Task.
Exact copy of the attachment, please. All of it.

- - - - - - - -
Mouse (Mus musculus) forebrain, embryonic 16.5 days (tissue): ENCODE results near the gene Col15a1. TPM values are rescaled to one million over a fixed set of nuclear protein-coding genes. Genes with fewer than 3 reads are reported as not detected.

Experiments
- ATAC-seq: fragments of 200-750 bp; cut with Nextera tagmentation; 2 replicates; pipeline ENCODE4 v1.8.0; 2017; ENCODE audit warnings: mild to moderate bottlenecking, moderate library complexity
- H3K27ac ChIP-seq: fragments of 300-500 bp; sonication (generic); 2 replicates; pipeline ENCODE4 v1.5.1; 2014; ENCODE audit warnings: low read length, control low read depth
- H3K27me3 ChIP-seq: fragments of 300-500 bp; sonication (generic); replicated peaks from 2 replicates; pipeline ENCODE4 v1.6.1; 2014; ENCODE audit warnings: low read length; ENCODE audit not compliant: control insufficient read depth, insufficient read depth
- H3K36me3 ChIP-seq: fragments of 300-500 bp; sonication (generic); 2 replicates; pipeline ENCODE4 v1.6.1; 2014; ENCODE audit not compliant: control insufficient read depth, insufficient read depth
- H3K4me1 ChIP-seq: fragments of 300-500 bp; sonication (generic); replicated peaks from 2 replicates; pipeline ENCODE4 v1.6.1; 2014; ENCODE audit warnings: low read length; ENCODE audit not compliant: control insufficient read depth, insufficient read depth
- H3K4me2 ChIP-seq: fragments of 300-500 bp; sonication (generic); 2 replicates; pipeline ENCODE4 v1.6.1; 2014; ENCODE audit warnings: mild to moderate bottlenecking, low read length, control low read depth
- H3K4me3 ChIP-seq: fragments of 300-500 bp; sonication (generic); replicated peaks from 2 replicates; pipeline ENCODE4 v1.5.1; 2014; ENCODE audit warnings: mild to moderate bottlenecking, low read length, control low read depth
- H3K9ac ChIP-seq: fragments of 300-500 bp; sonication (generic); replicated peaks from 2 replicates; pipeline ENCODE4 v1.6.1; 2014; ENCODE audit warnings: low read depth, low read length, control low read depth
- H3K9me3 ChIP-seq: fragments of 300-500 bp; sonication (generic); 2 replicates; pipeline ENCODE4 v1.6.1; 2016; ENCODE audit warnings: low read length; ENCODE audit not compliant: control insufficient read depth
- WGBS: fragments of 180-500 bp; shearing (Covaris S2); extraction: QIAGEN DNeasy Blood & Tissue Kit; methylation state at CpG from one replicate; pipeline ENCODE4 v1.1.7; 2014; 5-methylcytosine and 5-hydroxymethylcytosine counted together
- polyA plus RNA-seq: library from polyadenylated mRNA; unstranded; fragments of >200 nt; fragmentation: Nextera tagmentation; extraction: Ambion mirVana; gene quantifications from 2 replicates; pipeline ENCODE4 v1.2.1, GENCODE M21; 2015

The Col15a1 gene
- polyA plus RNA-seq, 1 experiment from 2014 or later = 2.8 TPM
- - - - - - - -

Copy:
Mouse (Mus musculus) forebrain, embryonic 16.5 days (tissue): ENCODE results near the gene Col15a1. TPM values are rescaled to one million over a fixed set of nuclear protein-coding genes. Genes with fewer than 3 reads are reported as not detected.

Experiments
- ATAC-seq: fragments of 200-750 bp; cut with Nextera tagmentation; 2 replicates; pipeline ENCODE4 v1.8.0; 2017; ENCODE audit warnings: mild to moderate bottlenecking, moderate library complexity
- H3K27ac ChIP-seq: fragments of 300-500 bp; sonication (generic); 2 replicates; pipeline ENCODE4 v1.5.1; 2014; ENCODE audit warnings: low read length, control low read depth
- H3K27me3 ChIP-seq: fragments of 300-500 bp; sonication (generic); replicated peaks from 2 replicates; pipeline ENCODE4 v1.6.1; 2014; ENCODE audit warnings: low read length; ENCODE audit not compliant: control insufficient read depth, insufficient read depth
- H3K36me3 ChIP-seq: fragments of 300-500 bp; sonication (generic); 2 replicates; pipeline ENCODE4 v1.6.1; 2014; ENCODE audit not compliant: control insufficient read depth, insufficient read depth
- H3K4me1 ChIP-seq: fragments of 300-500 bp; sonication (generic); replicated peaks from 2 replicates; pipeline ENCODE4 v1.6.1; 2014; ENCODE audit warnings: low read length; ENCODE audit not compliant: control insufficient read depth, insufficient read depth
- H3K4me2 ChIP-seq: fragments of 300-500 bp; sonication (generic); 2 replicates; pipeline ENCODE4 v1.6.1; 2014; ENCODE audit warnings: mild to moderate bottlenecking, low read length, control low read depth
- H3K4me3 ChIP-seq: fragments of 300-500 bp; sonication (generic); replicated peaks from 2 replicates; pipeline ENCODE4 v1.5.1; 2014; ENCODE audit warnings: mild to moderate bottlenecking, low read length, control low read depth
- H3K9ac ChIP-seq: fragments of 300-500 bp; sonication (generic); replicated peaks from 2 replicates; pipeline ENCODE4 v1.6.1; 2014; ENCODE audit warnings: low read depth, low read length, control low read depth
- H3K9me3 ChIP-seq: fragments of 300-500 bp; sonication (generic); 2 replicates; pipeline ENCODE4 v1.6.1; 2016; ENCODE audit warnings: low read length; ENCODE audit not compliant: control insufficient read depth
- WGBS: fragments of 180-500 bp; shearing (Covaris S2); extraction: QIAGEN DNeasy Blood & Tissue Kit; methylation state at CpG from one replicate; pipeline ENCODE4 v1.1.7; 2014; 5-methylcytosine and 5-hydroxymethylcytosine counted together
- polyA plus RNA-seq: library from polyadenylated mRNA; unstranded; fragments of >200 nt; fragmentation: Nextera tagmentation; extraction: Ambion mirVana; gene quantifications from 2 replicates; pipeline ENCODE4 v1.2.1, GENCODE M21; 2015

The Col15a1 gene
- polyA plus RNA-seq, 1 experiment from 2014 or later = 2.8 TPM